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Helena Partnerships explains what makes its people strategy ‘so innovative’

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Helena Partnerships explains what makes its people strategy ‘so innovative’


Published by Anonymous for in Housing and also in Communities

Helena Partnerships explains what makes its people strategy so innovative Helena Partnerships explains what makes its people strategy so innovative

By Liz Haworth, executive director of business transformation, Helena Partnerships

In June this year, Helena Partnerships was recognised as having the most innovative people strategy in the first ever Investor in People awards. So, what makes our strategy innovative? And how does this help us delivery business transformation?

Most organisations like to think of themselves as ‘investors in people’ – but how does this investment go beyond the usual training courses and generous total reward packages to create something that feels like real investment – creating a true partnership between the people in our business and our customers?

When we developed the Helena Partnerships brand we didn’t simply pay a bunch of trendy designers to create a new logo. We thought carefully about how our brand would play out in real life – in the everyday interactions between employees, our customers and our wider stakeholders. What would doing business with Helena feel like? How do Helena people behave when no-one is watching? (Then we hired the trendy designers!)

More recently, through discussions with employees, customers and partners we’ve developed a new set of core behaviours which reflect our ambition to be a more business-like organisation, one that safeguards our assets, takes advantage of commercial opportunities and is willing to say “no” if it makes business sense to do so.

Empowerment is an overused word in our sector, but we wanted all our people to see themselves as business leaders, to be people focused and dynamic but also to do the right thing rather than follow process and policy blindly. We asked our people one question – what would you do if Helena was your company?

Our people seized the concept of being a business leader, and were keen to play their part in creating a business resilient to the impact of welfare reform and more commercial in its approach to growth opportunities.

In November 2013 we ran a series of events designed to give our employees a good listening to. Senior leaders attended every session and listened carefully to the feedback. What was clear was that our people were eager to get involved and had loads of ideas about how we could improve. From these events we developed Sweet 16, a series of projects which reflected the concerns and ideas of our teams. The projects included digital inclusion, how we let our homes, reducing demand for the repairs service, and creating a new deal for customers which balanced tenants’ responsibilities with our service offer.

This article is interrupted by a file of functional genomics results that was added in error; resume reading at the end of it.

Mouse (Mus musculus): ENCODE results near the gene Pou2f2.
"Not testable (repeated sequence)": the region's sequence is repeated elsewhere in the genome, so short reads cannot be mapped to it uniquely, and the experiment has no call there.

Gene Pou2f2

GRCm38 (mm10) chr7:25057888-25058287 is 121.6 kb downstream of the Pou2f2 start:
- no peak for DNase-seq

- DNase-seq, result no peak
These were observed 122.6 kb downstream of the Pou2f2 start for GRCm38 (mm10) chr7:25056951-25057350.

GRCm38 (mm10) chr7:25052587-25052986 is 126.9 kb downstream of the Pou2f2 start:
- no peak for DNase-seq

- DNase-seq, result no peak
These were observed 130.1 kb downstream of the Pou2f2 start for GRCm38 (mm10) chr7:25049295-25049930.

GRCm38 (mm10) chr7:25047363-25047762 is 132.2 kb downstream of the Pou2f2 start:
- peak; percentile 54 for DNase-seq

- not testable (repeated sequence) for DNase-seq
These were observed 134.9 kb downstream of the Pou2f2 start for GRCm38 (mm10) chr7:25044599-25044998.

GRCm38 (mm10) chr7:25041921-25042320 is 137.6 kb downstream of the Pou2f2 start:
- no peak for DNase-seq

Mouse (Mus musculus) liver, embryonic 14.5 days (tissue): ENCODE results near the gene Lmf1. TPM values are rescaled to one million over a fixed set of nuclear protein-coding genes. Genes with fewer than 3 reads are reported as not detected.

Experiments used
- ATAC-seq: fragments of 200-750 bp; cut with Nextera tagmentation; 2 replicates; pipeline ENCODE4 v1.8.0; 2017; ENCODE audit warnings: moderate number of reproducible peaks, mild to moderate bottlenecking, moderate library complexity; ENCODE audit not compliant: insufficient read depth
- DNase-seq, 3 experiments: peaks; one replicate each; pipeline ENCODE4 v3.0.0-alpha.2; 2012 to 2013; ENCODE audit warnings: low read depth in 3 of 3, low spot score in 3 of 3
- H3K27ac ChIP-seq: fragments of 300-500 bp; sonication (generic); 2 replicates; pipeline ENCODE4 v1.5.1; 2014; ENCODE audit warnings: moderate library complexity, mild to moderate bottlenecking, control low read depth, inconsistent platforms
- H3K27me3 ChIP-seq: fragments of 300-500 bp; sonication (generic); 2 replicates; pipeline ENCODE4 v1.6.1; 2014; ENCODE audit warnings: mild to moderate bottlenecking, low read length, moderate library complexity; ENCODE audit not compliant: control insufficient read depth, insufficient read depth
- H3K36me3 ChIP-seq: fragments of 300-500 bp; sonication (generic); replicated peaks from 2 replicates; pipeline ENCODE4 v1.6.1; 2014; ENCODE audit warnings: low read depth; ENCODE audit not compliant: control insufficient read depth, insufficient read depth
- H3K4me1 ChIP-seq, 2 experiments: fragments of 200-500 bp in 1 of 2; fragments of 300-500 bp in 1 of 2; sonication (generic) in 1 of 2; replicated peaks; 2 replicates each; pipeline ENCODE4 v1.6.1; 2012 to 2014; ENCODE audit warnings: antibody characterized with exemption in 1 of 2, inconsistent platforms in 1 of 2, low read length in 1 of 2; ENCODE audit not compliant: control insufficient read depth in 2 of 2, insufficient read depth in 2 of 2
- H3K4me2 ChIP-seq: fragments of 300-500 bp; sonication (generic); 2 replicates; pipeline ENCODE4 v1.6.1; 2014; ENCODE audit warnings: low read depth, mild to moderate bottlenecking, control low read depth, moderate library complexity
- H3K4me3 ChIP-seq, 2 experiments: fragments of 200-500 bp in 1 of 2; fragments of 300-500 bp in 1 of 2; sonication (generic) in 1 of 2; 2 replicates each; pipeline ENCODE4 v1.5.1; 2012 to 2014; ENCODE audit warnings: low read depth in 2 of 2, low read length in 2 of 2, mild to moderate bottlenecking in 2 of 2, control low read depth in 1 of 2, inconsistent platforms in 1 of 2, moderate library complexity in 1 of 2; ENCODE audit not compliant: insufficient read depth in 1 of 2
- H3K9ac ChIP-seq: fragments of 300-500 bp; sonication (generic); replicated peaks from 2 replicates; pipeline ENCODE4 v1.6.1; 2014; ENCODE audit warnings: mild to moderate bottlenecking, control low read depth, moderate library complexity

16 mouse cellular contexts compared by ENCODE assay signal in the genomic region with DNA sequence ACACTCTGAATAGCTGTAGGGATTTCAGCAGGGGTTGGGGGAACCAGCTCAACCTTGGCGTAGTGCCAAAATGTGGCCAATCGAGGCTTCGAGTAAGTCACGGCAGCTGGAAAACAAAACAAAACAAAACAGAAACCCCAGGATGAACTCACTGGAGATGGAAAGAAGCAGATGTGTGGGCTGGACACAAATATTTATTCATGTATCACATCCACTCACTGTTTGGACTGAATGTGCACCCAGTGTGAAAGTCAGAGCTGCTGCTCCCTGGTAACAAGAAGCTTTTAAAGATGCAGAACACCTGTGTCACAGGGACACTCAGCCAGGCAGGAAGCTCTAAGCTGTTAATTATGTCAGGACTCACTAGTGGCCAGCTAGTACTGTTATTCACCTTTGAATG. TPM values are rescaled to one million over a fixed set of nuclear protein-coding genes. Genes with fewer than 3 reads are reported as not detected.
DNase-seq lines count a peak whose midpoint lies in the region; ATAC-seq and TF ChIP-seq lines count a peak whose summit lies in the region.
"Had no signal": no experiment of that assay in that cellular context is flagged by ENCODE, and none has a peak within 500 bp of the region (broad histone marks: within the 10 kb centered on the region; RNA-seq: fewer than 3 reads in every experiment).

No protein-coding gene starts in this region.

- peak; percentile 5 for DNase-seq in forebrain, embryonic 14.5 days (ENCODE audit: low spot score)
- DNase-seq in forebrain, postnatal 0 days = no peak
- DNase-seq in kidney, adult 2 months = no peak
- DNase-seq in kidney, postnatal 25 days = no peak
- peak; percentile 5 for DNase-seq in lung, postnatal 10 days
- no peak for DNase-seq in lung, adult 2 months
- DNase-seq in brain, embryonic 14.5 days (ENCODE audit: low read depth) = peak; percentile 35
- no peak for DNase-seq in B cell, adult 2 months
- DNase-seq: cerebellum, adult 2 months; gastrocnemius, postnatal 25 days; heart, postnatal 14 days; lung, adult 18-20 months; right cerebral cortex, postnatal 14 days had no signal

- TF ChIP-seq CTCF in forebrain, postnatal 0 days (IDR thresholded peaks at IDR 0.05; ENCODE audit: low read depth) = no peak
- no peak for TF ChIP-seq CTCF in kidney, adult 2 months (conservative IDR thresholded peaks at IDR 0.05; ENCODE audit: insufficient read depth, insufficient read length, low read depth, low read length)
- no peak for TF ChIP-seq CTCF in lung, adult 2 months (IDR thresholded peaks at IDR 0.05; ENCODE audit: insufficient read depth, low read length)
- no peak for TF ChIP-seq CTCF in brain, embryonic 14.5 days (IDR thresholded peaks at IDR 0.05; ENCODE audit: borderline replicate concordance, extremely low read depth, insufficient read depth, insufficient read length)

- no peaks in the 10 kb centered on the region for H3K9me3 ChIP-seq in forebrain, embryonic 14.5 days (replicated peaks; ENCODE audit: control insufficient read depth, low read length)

Launched on Yammer, our internal social network, Sweet 16 provided a vehicle for people from across our business working alongside our customers to solve these business problems themselves. The results were truly innovative. Employees went out with our maintenance teams to video our customers’ views on the repairs service. Colleagues brought their children to work and modelled as happy families to promote our homes to new markets. Games of Family Fortunes were devised to consult customers on their views on tenant responsibilities. The concept of digital buddies put our more digitally savvy team members alongside those who were more fearful of new technology.

One of the recommendations was to develop common performance targets across all customer facing teams which reflected our priorities. These were introduced in April 2014, measuring every team member’s contribution to rent arrears, empty properties, the cost of responsive repairs and customers using digital services. Feedback told us that teams wanted more regular and accessible updates on how we were performing, so our business analysts developed an infographic which is published monthly.

And the results have been testimony to the fact that true investment in people can drive transformation and deliver real business benefits.

Here are some of the highlights:

• Empty properties reduced from 289 at their peak in 2013 to 122 in July 2014.
• Face to face contact reduced by 28% through channel shift.
• 43% reduction in tenants requesting a transfer to another Helena home.
• 15 day reduction in ASB case handling.
• £88,000 in rent arrears collected by our frontline teams since launching our Every Contact Counts approach.
• 95% of calls handled right first time through the roll out of CRM across all teams.

For more information about Helena’s approach to innovation, people and engagement check us out on Twitter @helenapartnersh or log onto our new look website, which goes live today.


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